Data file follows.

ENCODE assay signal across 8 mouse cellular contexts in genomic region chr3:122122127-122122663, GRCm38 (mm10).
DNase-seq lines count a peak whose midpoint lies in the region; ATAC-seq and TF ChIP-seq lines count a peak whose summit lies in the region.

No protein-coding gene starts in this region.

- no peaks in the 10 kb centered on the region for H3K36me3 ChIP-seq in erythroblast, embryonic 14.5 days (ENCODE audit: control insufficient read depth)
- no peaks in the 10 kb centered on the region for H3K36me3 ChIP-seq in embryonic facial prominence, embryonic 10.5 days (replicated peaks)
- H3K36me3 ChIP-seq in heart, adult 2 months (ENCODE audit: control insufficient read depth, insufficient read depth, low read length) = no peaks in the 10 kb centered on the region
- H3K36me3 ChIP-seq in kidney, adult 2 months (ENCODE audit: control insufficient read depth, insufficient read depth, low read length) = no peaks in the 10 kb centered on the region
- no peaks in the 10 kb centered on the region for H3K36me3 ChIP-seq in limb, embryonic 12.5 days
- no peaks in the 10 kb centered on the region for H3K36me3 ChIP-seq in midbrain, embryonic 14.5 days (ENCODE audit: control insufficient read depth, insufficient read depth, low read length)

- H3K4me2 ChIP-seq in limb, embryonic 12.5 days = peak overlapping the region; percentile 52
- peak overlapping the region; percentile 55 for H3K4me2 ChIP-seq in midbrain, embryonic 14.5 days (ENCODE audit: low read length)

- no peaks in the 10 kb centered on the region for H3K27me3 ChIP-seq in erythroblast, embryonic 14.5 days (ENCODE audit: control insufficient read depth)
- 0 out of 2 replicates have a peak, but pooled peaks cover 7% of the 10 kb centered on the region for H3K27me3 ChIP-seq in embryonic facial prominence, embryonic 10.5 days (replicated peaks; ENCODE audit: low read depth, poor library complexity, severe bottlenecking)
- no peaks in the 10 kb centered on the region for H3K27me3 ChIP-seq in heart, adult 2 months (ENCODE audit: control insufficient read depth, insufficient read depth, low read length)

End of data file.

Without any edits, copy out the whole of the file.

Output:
ENCODE assay signal across 8 mouse cellular contexts in genomic region chr3:122122127-122122663, GRCm38 (mm10).
DNase-seq lines count a peak whose midpoint lies in the region; ATAC-seq and TF ChIP-seq lines count a peak whose summit lies in the region.

No protein-coding gene starts in this region.

- no peaks in the 10 kb centered on the region for H3K36me3 ChIP-seq in erythroblast, embryonic 14.5 days (ENCODE audit: control insufficient read depth)
- no peaks in the 10 kb centered on the region for H3K36me3 ChIP-seq in embryonic facial prominence, embryonic 10.5 days (replicated peaks)
- H3K36me3 ChIP-seq in heart, adult 2 months (ENCODE audit: control insufficient read depth, insufficient read depth, low read length) = no peaks in the 10 kb centered on the region
- H3K36me3 ChIP-seq in kidney, adult 2 months (ENCODE audit: control insufficient read depth, insufficient read depth, low read length) = no peaks in the 10 kb centered on the region
- no peaks in the 10 kb centered on the region for H3K36me3 ChIP-seq in limb, embryonic 12.5 days
- no peaks in the 10 kb centered on the region for H3K36me3 ChIP-seq in midbrain, embryonic 14.5 days (ENCODE audit: control insufficient read depth, insufficient read depth, low read length)

- H3K4me2 ChIP-seq in limb, embryonic 12.5 days = peak overlapping the region; percentile 52
- peak overlapping the region; percentile 55 for H3K4me2 ChIP-seq in midbrain, embryonic 14.5 days (ENCODE audit: low read length)

- no peaks in the 10 kb centered on the region for H3K27me3 ChIP-seq in erythroblast, embryonic 14.5 days (ENCODE audit: control insufficient read depth)
- 0 out of 2 replicates have a peak, but pooled peaks cover 7% of the 10 kb centered on the region for H3K27me3 ChIP-seq in embryonic facial prominence, embryonic 10.5 days (replicated peaks; ENCODE audit: low read depth, poor library complexity, severe bottlenecking)
- no peaks in the 10 kb centered on the region for H3K27me3 ChIP-seq in heart, adult 2 months (ENCODE audit: control insufficient read depth, insufficient read depth, low read length)